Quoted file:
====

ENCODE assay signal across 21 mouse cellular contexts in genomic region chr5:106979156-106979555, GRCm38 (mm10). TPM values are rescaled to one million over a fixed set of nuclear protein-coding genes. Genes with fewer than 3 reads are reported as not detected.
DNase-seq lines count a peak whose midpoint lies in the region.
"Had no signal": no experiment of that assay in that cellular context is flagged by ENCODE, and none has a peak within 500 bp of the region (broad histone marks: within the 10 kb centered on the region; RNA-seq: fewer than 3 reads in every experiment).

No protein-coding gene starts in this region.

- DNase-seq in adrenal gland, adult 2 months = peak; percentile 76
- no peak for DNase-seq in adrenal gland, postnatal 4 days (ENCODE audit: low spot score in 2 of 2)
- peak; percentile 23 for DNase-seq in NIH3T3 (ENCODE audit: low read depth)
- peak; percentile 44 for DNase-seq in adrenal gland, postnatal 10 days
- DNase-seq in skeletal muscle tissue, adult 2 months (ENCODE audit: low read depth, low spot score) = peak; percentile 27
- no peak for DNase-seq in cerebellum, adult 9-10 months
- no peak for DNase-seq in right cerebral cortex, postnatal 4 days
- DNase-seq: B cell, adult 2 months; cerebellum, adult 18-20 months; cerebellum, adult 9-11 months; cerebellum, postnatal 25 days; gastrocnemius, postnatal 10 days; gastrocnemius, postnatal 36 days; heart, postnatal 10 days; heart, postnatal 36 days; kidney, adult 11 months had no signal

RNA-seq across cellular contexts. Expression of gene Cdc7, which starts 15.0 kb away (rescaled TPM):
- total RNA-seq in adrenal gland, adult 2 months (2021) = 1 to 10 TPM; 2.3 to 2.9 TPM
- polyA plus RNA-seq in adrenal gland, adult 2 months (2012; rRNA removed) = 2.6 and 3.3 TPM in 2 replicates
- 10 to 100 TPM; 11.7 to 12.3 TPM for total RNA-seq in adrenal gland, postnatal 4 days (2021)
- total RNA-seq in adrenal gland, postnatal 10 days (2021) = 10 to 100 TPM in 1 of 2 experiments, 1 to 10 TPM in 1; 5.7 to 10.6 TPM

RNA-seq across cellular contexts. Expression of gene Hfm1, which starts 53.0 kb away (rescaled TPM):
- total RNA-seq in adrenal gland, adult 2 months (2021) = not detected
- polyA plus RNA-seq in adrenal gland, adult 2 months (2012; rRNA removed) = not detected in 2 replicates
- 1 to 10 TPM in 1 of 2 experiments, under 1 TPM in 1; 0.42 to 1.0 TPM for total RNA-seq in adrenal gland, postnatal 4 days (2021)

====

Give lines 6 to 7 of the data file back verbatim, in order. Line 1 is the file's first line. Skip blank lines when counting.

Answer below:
- no peak for DNase-seq in adrenal gland, postnatal 4 days (ENCODE audit: low spot score in 2 of 2)
- peak; percentile 23 for DNase-seq in NIH3T3 (ENCODE audit: low read depth)